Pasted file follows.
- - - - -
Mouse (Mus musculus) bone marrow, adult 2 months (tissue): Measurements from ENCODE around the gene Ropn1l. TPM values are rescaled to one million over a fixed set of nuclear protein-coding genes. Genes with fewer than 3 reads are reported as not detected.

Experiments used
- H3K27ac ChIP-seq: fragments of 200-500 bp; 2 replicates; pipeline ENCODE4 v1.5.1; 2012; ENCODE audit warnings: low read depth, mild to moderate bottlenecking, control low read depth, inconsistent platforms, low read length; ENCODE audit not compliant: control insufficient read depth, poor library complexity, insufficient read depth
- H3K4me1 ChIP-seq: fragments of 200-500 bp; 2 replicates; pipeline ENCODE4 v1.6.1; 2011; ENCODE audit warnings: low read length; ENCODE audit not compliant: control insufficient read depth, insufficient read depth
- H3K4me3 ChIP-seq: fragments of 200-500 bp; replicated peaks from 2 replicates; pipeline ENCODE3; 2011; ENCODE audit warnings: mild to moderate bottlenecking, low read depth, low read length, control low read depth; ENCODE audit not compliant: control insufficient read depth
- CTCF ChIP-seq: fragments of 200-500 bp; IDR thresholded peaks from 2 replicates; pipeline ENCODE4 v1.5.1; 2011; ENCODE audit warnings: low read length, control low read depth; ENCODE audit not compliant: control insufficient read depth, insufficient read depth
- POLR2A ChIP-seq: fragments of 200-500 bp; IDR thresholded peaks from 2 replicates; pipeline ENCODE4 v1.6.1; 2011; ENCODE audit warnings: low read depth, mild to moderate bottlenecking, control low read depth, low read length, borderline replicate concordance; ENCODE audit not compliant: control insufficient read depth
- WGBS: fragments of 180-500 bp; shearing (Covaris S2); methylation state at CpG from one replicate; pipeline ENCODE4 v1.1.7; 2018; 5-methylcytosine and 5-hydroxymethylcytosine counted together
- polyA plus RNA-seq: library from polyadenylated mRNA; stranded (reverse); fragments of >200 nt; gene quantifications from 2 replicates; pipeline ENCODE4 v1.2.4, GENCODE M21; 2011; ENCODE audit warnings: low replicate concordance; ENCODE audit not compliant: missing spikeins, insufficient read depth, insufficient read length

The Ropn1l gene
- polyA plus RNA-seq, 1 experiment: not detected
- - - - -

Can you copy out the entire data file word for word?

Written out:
Mouse (Mus musculus) bone marrow, adult 2 months (tissue): Measurements from ENCODE around the gene Ropn1l. TPM values are rescaled to one million over a fixed set of nuclear protein-coding genes. Genes with fewer than 3 reads are reported as not detected.

Experiments used
- H3K27ac ChIP-seq: fragments of 200-500 bp; 2 replicates; pipeline ENCODE4 v1.5.1; 2012; ENCODE audit warnings: low read depth, mild to moderate bottlenecking, control low read depth, inconsistent platforms, low read length; ENCODE audit not compliant: control insufficient read depth, poor library complexity, insufficient read depth
- H3K4me1 ChIP-seq: fragments of 200-500 bp; 2 replicates; pipeline ENCODE4 v1.6.1; 2011; ENCODE audit warnings: low read length; ENCODE audit not compliant: control insufficient read depth, insufficient read depth
- H3K4me3 ChIP-seq: fragments of 200-500 bp; replicated peaks from 2 replicates; pipeline ENCODE3; 2011; ENCODE audit warnings: mild to moderate bottlenecking, low read depth, low read length, control low read depth; ENCODE audit not compliant: control insufficient read depth
- CTCF ChIP-seq: fragments of 200-500 bp; IDR thresholded peaks from 2 replicates; pipeline ENCODE4 v1.5.1; 2011; ENCODE audit warnings: low read length, control low read depth; ENCODE audit not compliant: control insufficient read depth, insufficient read depth
- POLR2A ChIP-seq: fragments of 200-500 bp; IDR thresholded peaks from 2 replicates; pipeline ENCODE4 v1.6.1; 2011; ENCODE audit warnings: low read depth, mild to moderate bottlenecking, control low read depth, low read length, borderline replicate concordance; ENCODE audit not compliant: control insufficient read depth
- WGBS: fragments of 180-500 bp; shearing (Covaris S2); methylation state at CpG from one replicate; pipeline ENCODE4 v1.1.7; 2018; 5-methylcytosine and 5-hydroxymethylcytosine counted together
- polyA plus RNA-seq: library from polyadenylated mRNA; stranded (reverse); fragments of >200 nt; gene quantifications from 2 replicates; pipeline ENCODE4 v1.2.4, GENCODE M21; 2011; ENCODE audit warnings: low replicate concordance; ENCODE audit not compliant: missing spikeins, insufficient read depth, insufficient read length

The Ropn1l gene
- polyA plus RNA-seq, 1 experiment: not detected